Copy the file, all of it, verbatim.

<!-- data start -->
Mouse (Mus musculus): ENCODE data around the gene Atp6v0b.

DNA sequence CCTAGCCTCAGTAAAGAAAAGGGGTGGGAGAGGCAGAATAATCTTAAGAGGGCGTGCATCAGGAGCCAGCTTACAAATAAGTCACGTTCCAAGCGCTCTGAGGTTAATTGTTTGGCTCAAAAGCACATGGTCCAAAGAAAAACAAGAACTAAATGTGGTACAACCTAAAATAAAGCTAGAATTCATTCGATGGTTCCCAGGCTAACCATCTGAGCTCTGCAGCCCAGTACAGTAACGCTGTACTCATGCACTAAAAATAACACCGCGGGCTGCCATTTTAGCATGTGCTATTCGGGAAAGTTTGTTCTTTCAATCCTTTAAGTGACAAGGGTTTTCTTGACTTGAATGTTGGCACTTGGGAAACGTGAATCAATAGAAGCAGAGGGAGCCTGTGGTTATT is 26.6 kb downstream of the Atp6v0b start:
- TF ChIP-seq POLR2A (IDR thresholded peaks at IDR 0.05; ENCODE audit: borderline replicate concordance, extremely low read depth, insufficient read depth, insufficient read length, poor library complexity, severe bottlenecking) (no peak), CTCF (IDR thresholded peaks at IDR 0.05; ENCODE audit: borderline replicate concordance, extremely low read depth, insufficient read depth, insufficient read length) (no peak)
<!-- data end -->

Mouse (Mus musculus): ENCODE data around the gene Atp6v0b.

DNA sequence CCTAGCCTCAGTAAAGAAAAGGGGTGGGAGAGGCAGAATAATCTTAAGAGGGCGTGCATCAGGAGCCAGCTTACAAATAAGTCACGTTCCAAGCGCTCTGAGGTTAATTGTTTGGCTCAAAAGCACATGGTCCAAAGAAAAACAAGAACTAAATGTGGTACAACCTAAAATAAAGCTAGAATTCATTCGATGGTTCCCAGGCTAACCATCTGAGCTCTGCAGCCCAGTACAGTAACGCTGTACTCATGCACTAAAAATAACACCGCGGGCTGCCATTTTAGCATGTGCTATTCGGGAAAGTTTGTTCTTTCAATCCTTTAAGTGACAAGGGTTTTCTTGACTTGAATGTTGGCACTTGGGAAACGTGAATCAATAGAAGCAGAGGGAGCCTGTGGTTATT is 26.6 kb downstream of the Atp6v0b start:
- TF ChIP-seq POLR2A (IDR thresholded peaks at IDR 0.05; ENCODE audit: borderline replicate concordance, extremely low read depth, insufficient read depth, insufficient read length, poor library complexity, severe bottlenecking) (no peak), CTCF (IDR thresholded peaks at IDR 0.05; ENCODE audit: borderline replicate concordance, extremely low read depth, insufficient read depth, insufficient read length) (no peak)